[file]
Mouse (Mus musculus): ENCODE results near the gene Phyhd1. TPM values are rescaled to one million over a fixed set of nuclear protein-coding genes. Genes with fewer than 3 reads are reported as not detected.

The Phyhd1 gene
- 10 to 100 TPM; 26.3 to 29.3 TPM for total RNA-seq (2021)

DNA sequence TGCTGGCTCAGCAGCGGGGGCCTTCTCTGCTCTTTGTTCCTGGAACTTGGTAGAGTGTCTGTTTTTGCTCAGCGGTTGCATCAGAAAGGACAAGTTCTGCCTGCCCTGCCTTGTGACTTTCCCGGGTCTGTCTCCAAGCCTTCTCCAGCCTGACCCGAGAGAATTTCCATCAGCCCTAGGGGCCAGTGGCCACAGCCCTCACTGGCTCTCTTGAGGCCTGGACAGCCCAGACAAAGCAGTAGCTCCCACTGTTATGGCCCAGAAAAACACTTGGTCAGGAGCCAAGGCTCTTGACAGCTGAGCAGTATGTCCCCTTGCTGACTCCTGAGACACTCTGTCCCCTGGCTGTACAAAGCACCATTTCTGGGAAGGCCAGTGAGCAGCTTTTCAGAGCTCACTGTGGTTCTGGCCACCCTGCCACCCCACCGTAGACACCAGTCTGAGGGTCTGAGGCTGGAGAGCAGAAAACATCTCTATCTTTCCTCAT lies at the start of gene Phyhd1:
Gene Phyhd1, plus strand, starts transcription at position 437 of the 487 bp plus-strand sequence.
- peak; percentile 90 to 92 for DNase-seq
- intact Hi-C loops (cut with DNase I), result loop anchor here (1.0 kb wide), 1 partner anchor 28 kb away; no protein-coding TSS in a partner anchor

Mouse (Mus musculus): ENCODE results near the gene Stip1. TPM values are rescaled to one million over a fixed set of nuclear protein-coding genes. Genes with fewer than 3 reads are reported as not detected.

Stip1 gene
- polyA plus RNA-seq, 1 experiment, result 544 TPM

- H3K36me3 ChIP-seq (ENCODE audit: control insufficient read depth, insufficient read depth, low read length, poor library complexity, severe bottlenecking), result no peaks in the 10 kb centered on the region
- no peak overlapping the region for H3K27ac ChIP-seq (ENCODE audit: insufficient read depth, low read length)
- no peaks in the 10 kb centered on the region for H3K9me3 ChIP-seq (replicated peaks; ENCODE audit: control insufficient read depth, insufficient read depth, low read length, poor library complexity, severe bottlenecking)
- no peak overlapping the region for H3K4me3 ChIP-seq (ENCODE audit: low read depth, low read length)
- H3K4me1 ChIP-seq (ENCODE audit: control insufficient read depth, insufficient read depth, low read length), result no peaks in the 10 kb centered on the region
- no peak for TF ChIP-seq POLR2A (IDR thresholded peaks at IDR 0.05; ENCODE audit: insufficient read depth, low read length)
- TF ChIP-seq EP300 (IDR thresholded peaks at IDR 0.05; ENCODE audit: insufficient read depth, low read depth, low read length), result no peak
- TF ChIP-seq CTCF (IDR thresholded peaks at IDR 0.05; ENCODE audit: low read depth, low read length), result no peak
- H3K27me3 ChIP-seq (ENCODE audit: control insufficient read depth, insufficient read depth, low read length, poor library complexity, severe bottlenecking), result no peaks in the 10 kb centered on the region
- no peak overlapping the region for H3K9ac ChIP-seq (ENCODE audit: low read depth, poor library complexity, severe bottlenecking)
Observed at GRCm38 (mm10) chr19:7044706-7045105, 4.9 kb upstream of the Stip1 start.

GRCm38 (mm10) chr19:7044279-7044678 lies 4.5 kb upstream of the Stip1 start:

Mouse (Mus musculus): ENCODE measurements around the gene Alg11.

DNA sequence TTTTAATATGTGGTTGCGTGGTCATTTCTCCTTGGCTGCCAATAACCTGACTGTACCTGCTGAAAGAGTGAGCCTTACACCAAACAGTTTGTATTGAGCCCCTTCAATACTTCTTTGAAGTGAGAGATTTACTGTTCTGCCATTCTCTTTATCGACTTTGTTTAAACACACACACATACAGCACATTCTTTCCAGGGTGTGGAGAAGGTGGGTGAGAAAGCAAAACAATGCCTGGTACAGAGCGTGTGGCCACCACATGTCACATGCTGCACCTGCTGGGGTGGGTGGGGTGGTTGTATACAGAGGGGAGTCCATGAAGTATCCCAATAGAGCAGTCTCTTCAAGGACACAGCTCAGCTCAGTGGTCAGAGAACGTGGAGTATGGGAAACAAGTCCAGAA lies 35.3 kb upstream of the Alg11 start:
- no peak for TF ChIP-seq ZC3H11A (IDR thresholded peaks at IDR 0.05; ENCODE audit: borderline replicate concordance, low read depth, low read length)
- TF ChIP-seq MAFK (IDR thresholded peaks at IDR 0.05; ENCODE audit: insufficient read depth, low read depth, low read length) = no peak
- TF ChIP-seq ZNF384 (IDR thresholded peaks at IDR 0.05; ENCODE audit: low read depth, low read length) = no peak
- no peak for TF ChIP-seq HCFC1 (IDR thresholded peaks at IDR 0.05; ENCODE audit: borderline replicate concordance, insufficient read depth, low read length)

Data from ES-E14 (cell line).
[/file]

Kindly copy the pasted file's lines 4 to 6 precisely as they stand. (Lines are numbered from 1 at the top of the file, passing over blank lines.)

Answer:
DNA sequence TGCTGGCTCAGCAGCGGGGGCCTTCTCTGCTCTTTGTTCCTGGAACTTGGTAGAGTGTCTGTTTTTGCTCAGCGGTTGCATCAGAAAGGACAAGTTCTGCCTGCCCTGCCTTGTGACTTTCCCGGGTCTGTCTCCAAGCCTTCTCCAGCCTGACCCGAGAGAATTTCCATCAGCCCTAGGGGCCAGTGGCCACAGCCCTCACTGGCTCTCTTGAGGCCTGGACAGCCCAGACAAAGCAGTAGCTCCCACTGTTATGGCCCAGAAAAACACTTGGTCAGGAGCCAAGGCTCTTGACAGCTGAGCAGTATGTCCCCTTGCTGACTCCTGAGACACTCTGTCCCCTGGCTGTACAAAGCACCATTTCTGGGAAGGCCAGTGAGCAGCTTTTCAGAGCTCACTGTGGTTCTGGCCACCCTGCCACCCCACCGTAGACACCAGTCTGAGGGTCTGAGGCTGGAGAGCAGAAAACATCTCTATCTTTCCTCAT lies at the start of gene Phyhd1:
Gene Phyhd1, plus strand, starts transcription at position 437 of the 487 bp plus-strand sequence.
- peak; percentile 90 to 92 for DNase-seq